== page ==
U.S. 10-Year Yields at Six-Week Low on Post-Bin Laden Concern
Treasury 10-year yields reached a six- week low amid concern terrorists will retaliate after the death of Osama bin Laden. Twelve-month bill yields fell to a record as the U.S. cuts short-term debt sales.
Six-month rates dropped to a record yesterday as demand for shorter-dated securities was boosted by the reduction in sales and speculation the Federal Reserve will keep monetary stimulus. Threats of reprisals for the death of al-Qaeda’s leader buoyed longer-maturity Treasuries yesterday on demand for safety. The Central Intelligence Agency must stay “vigilant,” said Director Leon Panetta, who oversaw the mission.
“Markets are pricing in a higher risk premium on fear of retaliation acts,” said Kornelius Purps, an interest-rate strategist at UniCredit SpA in Munich. “Investors are a bit nervous after the announcement of the U.S. administration for people to be cautious. This is supporting Treasuries.”
Ten-year yields were two basis points lower at 3.26 percent as of 8:05 a.m. in New York, according to data compiled by Bloomberg, the lowest since March 18, when they touched 3.23 percent. The price of the 3.625 percent note maturing in February 2021 was 103.
U.S. President Barack Obama delivered the news of bin Laden’s killing in a televised address from the White House almost 10 years after the Sept. 11, 2001, attacks. The administration warned that al-Qaeda continues to pose a threat and the U.S. issued travel alerts for Americans abroad.
The 12-month bill rates traded at 0.171 percent, the least since 1959 when Bloomberg data began. The rate has declined from 0.262 percent at the start of the year.
News of bin Laden’s death comes as Democrats struggle to find common ground with Republicans on how to reduce the fiscal deficit. Government debt has more than doubled since the Sept. 11 attacks to $14.3 trillion, partly due to spending on military actions in Afghanistan and Iraq.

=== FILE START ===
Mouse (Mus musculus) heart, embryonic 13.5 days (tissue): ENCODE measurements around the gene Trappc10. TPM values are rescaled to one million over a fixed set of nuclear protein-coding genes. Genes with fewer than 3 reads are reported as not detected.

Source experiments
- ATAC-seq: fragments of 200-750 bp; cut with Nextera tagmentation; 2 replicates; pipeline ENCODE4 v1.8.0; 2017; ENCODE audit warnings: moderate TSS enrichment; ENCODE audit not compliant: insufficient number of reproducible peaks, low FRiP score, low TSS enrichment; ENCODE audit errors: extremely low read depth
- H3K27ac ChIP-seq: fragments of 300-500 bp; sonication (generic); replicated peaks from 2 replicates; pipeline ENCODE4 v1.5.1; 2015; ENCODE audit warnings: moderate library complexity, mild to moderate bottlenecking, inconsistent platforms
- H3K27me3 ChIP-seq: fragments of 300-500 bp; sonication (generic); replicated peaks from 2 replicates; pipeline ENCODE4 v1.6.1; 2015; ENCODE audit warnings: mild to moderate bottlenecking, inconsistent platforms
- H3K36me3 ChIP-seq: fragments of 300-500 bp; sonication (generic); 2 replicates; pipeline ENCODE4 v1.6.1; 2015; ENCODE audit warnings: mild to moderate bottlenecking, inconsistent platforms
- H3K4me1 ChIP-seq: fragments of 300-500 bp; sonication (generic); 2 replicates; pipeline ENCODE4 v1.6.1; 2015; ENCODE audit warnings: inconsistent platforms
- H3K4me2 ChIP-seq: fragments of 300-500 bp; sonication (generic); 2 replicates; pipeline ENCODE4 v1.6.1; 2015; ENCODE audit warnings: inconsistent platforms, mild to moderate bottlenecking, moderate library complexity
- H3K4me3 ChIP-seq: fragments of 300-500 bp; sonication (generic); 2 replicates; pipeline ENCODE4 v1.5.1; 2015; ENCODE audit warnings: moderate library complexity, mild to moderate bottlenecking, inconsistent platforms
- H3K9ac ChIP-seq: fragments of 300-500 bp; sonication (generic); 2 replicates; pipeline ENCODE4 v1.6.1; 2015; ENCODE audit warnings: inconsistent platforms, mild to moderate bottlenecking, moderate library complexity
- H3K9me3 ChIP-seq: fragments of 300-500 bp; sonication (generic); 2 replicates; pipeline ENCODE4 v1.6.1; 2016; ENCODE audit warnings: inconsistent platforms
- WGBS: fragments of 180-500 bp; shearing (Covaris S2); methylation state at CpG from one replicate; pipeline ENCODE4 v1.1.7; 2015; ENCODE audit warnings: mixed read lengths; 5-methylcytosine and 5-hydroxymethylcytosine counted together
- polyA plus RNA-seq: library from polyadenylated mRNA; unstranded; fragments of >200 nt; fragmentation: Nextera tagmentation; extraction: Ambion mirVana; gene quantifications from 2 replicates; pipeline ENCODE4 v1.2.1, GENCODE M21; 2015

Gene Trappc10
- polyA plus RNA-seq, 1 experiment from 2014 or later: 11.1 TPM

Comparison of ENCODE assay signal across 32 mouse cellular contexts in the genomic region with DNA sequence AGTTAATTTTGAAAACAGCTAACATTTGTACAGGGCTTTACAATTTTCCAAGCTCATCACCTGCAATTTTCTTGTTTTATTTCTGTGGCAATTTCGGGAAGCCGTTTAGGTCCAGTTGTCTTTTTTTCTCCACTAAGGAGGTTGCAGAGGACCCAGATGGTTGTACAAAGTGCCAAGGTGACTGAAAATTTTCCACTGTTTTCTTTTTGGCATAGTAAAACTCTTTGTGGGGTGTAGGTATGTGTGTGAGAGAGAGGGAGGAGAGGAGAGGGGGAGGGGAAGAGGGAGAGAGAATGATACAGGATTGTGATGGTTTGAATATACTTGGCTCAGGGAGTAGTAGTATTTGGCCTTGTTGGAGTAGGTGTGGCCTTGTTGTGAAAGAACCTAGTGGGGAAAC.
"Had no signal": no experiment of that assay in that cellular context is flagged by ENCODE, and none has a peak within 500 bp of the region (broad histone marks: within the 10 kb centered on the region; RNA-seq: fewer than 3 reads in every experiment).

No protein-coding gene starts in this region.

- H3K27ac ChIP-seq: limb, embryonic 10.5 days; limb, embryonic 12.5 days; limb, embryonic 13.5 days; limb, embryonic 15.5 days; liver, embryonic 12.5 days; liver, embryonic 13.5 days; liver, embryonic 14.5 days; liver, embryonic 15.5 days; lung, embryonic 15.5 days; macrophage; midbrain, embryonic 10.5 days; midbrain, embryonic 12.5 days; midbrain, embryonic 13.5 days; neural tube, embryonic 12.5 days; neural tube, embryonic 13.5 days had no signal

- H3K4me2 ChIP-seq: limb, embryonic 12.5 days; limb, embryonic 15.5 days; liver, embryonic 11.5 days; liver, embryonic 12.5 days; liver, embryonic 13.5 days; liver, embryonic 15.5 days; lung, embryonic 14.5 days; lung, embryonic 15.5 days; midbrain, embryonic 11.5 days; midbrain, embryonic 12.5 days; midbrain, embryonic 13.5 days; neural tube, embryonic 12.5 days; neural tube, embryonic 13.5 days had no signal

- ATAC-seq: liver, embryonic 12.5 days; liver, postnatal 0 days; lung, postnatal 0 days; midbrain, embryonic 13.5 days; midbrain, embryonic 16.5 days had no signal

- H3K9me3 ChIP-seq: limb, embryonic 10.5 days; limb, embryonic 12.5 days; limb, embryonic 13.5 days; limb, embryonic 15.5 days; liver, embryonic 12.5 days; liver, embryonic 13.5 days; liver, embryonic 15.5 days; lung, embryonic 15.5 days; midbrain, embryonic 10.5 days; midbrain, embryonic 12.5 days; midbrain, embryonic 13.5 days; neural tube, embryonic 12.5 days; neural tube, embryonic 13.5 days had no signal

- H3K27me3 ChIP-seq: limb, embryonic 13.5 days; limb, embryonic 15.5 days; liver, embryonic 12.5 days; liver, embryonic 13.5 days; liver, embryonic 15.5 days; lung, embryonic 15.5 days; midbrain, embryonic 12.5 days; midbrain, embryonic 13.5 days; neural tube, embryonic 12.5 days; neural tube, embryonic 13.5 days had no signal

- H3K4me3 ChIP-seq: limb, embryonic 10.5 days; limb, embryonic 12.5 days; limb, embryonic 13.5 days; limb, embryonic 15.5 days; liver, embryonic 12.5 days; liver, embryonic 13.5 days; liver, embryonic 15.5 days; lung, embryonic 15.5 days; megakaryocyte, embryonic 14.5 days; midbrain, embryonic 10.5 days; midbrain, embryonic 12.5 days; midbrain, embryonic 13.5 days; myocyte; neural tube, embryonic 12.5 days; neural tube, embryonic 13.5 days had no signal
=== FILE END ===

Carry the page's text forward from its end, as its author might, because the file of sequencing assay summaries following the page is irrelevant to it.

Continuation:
Six-month bill rates traded at 0.090 percent, after touching a record 0.0895 percent. The Treasury cut the amount of Supplementary Financing Program bills, or SFPs, it sells on behalf of the Fed by $195 billion to help avoid exceeding the U.S. debt limit. Congress is facing a vote as early as this month on raising the $14.3 trillion U.S. debt ceiling.
“These technical reasons plus the Fed, which is seen on hold for a long period,” are pushing bill yields down, said Christopher Rieger, head of fixed-income strategy at Frankfurt- based Commerzbank AG.
Fed Chairman Ben S. Bernanke signaled April 27 that the central bank will maintain its record stimulus after it ends large-scale bond purchases. The Fed has kept its key rate at zero to 0.25 percent since December 2008 and is aiming to boost growth by completing $600 billion of Treasury purchases through June.
Treasury yields will rise through the rest of the year as economic growth quickens, according to Bloomberg surveys of banks and securities companies.
“Yields will shift up this year,” said Adam Donaldson, Sydney-based head of debt research at Commonwealth Bank of Australia, the nation’s largest lender by market value. “We’re very bullish on the U.S. economy. There is a solid upswing that looks as though it is becoming entrenched.”
U.S. factory orders rose 2 percent in March after a 0.1 percent decline the previous month, according to the median forecast in a Bloomberg News survey of economists before the Commerce Department reports the figure today.
A Labor Department report on May 6 will show the U.S. added jobs for a seventh month in April. Payrolls rose by 185,000 workers last month after a 216,000 advance in March, Bloomberg News surveys show.
The 10-year yield will climb to 3.93 percent by year-end, based on the average forecast of economists, with the most recent forecasts given the heaviest weightings. Donaldson predicts 4 percent.
The Fed is scheduled to purchase $6 billon to $8 billion of Treasuries due from November 2016 to May 2018 today, according to its website.
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